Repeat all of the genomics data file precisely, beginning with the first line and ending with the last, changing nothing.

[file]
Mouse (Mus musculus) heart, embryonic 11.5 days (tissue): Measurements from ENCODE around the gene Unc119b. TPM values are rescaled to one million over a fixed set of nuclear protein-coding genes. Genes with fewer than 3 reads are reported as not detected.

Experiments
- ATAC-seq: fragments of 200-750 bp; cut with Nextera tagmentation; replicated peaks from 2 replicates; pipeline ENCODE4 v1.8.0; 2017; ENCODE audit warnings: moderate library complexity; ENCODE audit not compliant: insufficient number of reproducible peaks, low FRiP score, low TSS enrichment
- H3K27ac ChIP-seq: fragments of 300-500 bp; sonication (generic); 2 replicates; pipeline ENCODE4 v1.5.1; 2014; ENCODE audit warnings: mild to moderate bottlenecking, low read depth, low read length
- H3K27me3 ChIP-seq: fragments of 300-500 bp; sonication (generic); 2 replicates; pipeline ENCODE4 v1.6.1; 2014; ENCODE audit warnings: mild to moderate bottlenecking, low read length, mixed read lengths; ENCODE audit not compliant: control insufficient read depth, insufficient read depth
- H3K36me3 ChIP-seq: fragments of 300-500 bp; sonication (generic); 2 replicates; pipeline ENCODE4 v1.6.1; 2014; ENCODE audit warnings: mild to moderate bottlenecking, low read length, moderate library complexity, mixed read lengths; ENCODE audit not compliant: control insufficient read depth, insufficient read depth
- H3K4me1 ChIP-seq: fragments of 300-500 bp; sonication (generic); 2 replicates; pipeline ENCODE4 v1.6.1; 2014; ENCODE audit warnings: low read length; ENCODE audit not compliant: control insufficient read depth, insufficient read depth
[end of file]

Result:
Mouse (Mus musculus) heart, embryonic 11.5 days (tissue): Measurements from ENCODE around the gene Unc119b. TPM values are rescaled to one million over a fixed set of nuclear protein-coding genes. Genes with fewer than 3 reads are reported as not detected.

Experiments
- ATAC-seq: fragments of 200-750 bp; cut with Nextera tagmentation; replicated peaks from 2 replicates; pipeline ENCODE4 v1.8.0; 2017; ENCODE audit warnings: moderate library complexity; ENCODE audit not compliant: insufficient number of reproducible peaks, low FRiP score, low TSS enrichment
- H3K27ac ChIP-seq: fragments of 300-500 bp; sonication (generic); 2 replicates; pipeline ENCODE4 v1.5.1; 2014; ENCODE audit warnings: mild to moderate bottlenecking, low read depth, low read length
- H3K27me3 ChIP-seq: fragments of 300-500 bp; sonication (generic); 2 replicates; pipeline ENCODE4 v1.6.1; 2014; ENCODE audit warnings: mild to moderate bottlenecking, low read length, mixed read lengths; ENCODE audit not compliant: control insufficient read depth, insufficient read depth
- H3K36me3 ChIP-seq: fragments of 300-500 bp; sonication (generic); 2 replicates; pipeline ENCODE4 v1.6.1; 2014; ENCODE audit warnings: mild to moderate bottlenecking, low read length, moderate library complexity, mixed read lengths; ENCODE audit not compliant: control insufficient read depth, insufficient read depth
- H3K4me1 ChIP-seq: fragments of 300-500 bp; sonication (generic); 2 replicates; pipeline ENCODE4 v1.6.1; 2014; ENCODE audit warnings: low read length; ENCODE audit not compliant: control insufficient read depth, insufficient read depth